craig bancoff found me through a friend of a friend, and called me out of the blue to ask if i’d be interested in doing some session work for a record he’s working on with adam winokur and matt muir at kawari sound in philadelphia.
as it turned out, we have a lot of people in common…but i didn’t know it until we got a chance to sit down and talk a bit. i had a meeting with craig on a sunday night after doing overdubs on jd malone‘s record…i met up with wendy and we drove in to sit down and listen to what he’d done so far.
we went into his study and he put in a disc that had what he’d done thus far on it…which was acoustic guitar, bass, drums and vocals…and i was blown away by what i heard. craig’s songs have an intimate, vulnerable quality to them…they remind me of something that would come from the ethan johns discography – minimalistic, haunting stuff defined as much by the spaces between the notes as the notes themselves.
i was sitting there listening to the rough mixes wondering if i was actually drooling or not. when you’re brought into a project like this at the point that craig had chosen to bring me in, you listen to mixes like this and you can hear every possibility of what you could potentially bring to the table in the holes. the challenge is to pick the right things and enhance the song without burying it.
so craig and i got out a pad and went song by song through the demos, discussing ideas and possibilities for what instruments might go with which songs…and we convened at the studio around 2:30 or so on friday. craig had adam and matty in at noon to put down bass and drums for one last song, and i was going to get started after they’d finished what they had to do for the track they were working on.
for this one, i brought lap steel, pedal steel, the baritone guitar…as well as the dobro and the weissenborn, and my 1967 gretsch rally and my custom strat with the lipstick pickups that i use for bottleneck work. as it turned out, i didn’t really get to use much other than the lap and pedal steel, save for putting some baritone on one track. not to give the wrong impression, though – we got a lot of work done. craig wanted to concentrate on pedal steel for this session, it seemed…we did quite a bit of it, spreading it over at least half the tracks, and adding baritone guitar to a song called be your ghost. we saved my favorite moment of this session for last, though.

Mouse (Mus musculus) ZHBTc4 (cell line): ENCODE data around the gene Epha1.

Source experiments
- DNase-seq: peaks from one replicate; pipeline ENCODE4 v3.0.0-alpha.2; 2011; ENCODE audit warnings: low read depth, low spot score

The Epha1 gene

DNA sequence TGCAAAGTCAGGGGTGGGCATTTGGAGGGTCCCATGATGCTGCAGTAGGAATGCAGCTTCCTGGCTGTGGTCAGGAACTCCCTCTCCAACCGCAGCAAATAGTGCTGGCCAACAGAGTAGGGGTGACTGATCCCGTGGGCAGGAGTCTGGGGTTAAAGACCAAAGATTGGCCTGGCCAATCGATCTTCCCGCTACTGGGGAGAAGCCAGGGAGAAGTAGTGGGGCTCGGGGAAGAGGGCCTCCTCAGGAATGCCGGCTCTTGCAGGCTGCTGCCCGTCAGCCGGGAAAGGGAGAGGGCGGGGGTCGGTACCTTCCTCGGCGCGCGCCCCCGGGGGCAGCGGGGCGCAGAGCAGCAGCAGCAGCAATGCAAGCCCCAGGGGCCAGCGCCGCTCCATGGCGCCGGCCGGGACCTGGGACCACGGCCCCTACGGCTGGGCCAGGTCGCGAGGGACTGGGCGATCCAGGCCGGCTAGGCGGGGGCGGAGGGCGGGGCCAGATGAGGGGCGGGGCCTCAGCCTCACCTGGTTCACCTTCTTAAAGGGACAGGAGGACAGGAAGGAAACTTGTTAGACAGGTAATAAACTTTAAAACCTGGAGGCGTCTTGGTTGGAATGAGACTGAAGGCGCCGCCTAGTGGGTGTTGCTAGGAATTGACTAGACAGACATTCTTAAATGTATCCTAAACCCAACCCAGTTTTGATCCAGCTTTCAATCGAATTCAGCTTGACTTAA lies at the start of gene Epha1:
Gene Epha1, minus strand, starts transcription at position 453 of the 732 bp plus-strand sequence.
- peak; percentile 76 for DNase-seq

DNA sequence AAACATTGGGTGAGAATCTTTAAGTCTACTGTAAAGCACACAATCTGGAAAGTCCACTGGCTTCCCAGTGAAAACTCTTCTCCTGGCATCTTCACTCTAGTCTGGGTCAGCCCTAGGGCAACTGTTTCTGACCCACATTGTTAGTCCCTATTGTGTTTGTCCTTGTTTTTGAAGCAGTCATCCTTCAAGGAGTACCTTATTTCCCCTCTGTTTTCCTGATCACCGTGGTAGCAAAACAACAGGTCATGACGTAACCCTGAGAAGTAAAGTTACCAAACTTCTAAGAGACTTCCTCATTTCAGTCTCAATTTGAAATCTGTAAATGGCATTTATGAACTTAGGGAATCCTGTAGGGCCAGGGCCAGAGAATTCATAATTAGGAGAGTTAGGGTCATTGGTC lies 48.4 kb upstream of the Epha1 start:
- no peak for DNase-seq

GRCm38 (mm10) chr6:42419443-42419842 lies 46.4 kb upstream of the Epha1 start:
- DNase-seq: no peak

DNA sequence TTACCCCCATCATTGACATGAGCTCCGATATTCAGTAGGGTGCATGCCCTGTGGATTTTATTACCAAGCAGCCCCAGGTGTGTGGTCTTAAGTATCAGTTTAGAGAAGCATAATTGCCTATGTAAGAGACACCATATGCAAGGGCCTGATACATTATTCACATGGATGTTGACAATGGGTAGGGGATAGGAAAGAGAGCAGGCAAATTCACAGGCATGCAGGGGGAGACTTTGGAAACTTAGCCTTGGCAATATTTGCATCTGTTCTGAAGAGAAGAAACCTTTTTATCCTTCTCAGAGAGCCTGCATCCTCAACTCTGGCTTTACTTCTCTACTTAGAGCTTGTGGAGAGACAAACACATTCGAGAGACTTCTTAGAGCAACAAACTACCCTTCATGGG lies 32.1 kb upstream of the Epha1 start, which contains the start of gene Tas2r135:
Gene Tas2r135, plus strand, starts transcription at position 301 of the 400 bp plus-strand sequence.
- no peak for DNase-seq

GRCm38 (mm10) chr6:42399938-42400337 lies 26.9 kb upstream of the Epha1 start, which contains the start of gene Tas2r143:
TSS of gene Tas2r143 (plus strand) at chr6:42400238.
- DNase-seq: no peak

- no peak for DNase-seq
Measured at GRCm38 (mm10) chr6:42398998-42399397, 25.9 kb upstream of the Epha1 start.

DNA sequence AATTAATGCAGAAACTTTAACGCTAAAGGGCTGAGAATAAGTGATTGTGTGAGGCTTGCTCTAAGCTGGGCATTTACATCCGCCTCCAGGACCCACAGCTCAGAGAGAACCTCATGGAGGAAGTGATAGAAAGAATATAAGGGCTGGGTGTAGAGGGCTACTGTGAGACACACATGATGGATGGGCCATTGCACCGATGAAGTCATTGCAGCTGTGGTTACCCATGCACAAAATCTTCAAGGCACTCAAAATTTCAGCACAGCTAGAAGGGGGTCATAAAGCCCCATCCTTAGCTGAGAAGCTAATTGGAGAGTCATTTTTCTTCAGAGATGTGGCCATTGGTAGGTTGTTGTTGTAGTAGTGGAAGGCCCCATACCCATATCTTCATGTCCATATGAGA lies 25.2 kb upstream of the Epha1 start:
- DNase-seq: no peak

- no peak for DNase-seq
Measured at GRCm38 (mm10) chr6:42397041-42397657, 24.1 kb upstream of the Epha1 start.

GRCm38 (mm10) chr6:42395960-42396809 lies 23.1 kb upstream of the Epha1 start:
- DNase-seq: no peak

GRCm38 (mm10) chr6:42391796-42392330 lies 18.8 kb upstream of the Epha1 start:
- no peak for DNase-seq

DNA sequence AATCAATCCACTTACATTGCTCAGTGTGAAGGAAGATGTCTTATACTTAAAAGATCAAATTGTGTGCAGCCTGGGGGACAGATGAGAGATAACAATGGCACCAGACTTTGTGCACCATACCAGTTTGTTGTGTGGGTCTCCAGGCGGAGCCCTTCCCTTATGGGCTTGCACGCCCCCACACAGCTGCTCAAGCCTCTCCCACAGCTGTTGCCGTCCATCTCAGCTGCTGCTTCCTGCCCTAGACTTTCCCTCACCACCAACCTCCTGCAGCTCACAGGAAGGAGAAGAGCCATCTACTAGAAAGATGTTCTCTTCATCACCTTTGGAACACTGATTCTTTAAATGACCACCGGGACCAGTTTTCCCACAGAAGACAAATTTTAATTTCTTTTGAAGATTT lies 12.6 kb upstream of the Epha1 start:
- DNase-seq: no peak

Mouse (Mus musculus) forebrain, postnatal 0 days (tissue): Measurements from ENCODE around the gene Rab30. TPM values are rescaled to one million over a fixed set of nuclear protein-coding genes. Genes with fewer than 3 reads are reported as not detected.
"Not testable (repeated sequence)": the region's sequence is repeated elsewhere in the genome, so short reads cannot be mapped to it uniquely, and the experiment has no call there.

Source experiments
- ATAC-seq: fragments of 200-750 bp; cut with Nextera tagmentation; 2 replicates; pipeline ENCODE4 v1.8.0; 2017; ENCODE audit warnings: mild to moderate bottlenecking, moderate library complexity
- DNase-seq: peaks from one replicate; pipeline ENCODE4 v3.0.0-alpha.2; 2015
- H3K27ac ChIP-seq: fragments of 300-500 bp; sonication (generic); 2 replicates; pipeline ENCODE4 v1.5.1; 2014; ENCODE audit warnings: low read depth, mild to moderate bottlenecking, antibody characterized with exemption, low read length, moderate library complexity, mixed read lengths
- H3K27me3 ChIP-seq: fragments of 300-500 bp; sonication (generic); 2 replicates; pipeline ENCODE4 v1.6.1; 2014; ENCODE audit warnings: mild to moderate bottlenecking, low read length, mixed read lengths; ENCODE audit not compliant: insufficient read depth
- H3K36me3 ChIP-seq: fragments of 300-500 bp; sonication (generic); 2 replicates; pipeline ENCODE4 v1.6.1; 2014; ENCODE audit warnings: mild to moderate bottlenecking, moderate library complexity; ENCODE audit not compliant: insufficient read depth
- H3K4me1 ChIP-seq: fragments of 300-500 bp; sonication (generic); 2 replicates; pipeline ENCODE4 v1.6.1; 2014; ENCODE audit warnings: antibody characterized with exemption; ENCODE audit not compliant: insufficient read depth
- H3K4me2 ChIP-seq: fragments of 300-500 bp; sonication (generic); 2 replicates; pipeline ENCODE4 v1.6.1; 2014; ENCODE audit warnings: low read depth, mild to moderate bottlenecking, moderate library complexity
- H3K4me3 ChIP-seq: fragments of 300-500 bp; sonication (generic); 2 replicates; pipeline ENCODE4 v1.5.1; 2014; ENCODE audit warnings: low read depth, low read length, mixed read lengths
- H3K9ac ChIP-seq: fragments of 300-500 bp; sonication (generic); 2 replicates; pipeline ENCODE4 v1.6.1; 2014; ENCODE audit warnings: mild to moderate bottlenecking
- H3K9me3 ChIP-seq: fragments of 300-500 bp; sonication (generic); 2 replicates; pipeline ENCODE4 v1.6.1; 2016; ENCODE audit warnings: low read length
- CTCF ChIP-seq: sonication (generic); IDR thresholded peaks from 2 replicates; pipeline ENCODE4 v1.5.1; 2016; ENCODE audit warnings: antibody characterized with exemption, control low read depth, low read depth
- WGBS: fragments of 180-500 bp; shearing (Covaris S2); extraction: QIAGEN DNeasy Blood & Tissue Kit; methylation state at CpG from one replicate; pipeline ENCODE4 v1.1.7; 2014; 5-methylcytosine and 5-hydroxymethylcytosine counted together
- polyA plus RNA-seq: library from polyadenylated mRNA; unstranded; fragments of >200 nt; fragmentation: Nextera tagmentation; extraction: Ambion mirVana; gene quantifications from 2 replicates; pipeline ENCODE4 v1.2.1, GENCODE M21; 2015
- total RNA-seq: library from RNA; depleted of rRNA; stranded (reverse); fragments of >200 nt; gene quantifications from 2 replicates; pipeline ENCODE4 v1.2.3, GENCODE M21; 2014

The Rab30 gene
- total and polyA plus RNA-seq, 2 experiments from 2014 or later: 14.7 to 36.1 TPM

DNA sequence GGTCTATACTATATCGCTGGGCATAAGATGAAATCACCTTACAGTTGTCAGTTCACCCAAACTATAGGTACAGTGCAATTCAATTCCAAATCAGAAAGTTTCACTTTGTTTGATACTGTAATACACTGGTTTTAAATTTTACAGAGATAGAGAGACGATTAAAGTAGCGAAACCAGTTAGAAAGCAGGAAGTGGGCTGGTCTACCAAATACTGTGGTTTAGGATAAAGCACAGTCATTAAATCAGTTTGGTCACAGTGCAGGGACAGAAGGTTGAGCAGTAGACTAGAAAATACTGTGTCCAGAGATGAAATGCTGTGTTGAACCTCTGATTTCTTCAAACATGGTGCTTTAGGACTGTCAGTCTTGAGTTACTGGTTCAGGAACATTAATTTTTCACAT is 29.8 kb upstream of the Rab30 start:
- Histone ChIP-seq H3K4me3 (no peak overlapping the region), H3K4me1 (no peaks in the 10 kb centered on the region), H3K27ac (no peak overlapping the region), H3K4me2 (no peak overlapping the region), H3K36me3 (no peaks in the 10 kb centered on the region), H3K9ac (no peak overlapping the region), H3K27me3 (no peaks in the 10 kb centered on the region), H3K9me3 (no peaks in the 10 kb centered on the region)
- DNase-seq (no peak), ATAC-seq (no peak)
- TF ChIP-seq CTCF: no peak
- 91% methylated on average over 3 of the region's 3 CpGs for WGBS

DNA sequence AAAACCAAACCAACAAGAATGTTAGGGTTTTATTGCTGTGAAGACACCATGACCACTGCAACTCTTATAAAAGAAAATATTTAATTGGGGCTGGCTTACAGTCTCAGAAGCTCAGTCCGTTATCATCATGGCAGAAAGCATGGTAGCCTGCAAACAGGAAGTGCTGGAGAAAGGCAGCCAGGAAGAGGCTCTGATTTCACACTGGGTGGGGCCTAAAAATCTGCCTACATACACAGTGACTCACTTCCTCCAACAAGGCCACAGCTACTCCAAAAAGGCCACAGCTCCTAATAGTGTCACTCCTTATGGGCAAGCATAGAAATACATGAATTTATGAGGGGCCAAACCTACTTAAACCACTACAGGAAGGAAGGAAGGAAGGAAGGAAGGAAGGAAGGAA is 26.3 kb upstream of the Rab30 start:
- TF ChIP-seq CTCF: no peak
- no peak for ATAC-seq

when i first heard what is tentatively planned as the title cut, a song called eden, i knew exactly what i wanted to do on the ending passage…i could hear david lindley‘s lap steel from the end of jackson browne‘s song the fuse from the pretender…we took the rickenbacker lap steel, into my fulldrive pedal (but with most of the dirt rolled almost all the way down) and then into a combo preamp downstairs and into a leslie 147 rotating speaker cabinet, on the slow speed.
i don’t have a word to tell you how that sounded. you’ll have to buy the record.
seriously – it was one of the most awe-inspiring things that’s ever come from my hands on a session. it was thick, sinister, swirly, and badass. i could’ve played through that rig all night.
as a tribute to The Master Himself, i even reprised david’s ascending lick from the fuse at the very end of craigs’ song. that moment definitely makes my highlight reel.
all in all, it was a productive day…we didn’t really get a chance to dig into any of the acoustic instruments at all. we concentrated on the clean electric instruments, mostly – the pedal steel and baritone guitar stuff. it was a great session, though…my first time at this particular studio, first time with this particular artist, and first time working with adam and matty.
did i mention how awesome the lap steel sounded through the leslie?